It is that time of year and everyone seems to have a cold, including me!! I am actually “on” my second cold, so I am feeling like a toddler who gets sick every two to three weeks. Maybe I should look at that as a positive sign that I am actually getting younger rather than older. But I digress; this is really going to be a discussion about mucus. I wonder how many people will keep reading now? But I do get lots of questions and comments from parents who are worried about the color of their child’s mucus.
Runny noses and mucus color are discussed as often as color of poop. And just like poop, the color of your nasal mucus is usually not terribly significant. If you happen to have a cold yourself, you probably notice that your nasal discharge changes throughout the day, that is unless you are a teenager, and they swear they never look at mucus or stool color!!
I think we notice “green snotty noses” among children between the ages of six months and four years, when they typically don’t blow their noses and many times the mucus is either wiped off of their face or they wipe it themselves on their shirt sleeve, (which then leaves a telltale sign of the color of the mucus). Once a child can blow their nose and dispose of the Kleenex, the color of the mucus does not seem to be a hot topic of discussion.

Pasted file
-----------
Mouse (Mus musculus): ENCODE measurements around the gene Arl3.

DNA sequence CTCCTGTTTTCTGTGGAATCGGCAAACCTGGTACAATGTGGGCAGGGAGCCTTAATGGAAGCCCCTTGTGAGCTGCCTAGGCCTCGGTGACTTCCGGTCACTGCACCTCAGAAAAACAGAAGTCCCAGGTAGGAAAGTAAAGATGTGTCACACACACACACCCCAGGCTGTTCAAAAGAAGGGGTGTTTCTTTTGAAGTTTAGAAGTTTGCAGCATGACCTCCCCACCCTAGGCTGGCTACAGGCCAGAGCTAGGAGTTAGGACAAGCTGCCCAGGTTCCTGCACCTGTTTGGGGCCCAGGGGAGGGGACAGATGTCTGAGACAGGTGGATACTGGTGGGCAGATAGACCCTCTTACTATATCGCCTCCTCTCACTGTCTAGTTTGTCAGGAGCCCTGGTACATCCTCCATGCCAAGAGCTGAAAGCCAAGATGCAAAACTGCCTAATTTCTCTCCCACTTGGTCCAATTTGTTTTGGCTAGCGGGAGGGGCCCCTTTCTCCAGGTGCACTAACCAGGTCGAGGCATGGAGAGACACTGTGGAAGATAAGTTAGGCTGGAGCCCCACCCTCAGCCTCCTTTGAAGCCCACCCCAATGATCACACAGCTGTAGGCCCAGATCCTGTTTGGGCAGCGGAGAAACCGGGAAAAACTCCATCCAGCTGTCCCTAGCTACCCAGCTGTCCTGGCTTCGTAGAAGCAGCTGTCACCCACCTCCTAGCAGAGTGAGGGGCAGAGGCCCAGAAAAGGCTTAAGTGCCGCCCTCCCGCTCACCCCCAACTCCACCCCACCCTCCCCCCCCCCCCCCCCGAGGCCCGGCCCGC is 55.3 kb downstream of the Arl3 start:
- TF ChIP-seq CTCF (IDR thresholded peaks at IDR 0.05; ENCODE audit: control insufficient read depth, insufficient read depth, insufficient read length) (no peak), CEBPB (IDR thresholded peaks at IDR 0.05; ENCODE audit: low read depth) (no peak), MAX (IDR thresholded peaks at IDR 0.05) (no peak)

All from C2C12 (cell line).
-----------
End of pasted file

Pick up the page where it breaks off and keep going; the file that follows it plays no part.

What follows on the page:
So, what does color of mucus mean? When you have a cold, the nasal discharge associated with that viral infection typically begins as a clear discharge, that changes over several days into a thicker and more purulent (green) discharge. The color may be due to the white cells that are in the mucus that are producing antibodies to fight the cold. As a cold progresses the green mucus then changes back into a more clear discharge and eventually goes away, but that is usually after a seven to 10 day course.
It is also common to see thicker “booggers” in the nose in the morning or after your child’s nap as the dry air they are breathing makes the mucus thicker and they are not wiping or blowing their noses so the mucus is thicker. Same for us, we also usually have thicker greener nasal discharge in the morning, while the “snot’ has been sitting overnight.
The best way to clear out any color mucus is by using saline nasal irrigation. It works great for all ages. By clearing the nasal passages, it will prevent a secondary bacterial infection which and cause a sinus infection.
Most doctors use length of time of nasal discharge as more indicative of an infection than color of mucus. Typically in a pediatric patient an antibiotic for a “presumed” sinus infection is not even considered until a child has had over 14 days of a “gunky” green nasal discharge. Remember too, that the nose can clear up and the cold can go away, only to be followed in another week or two by another cold. It is the season.
With that being said I am off to blow my nose again and wash my hands!
That’s your daily dose, we’ll chat again tomorrow.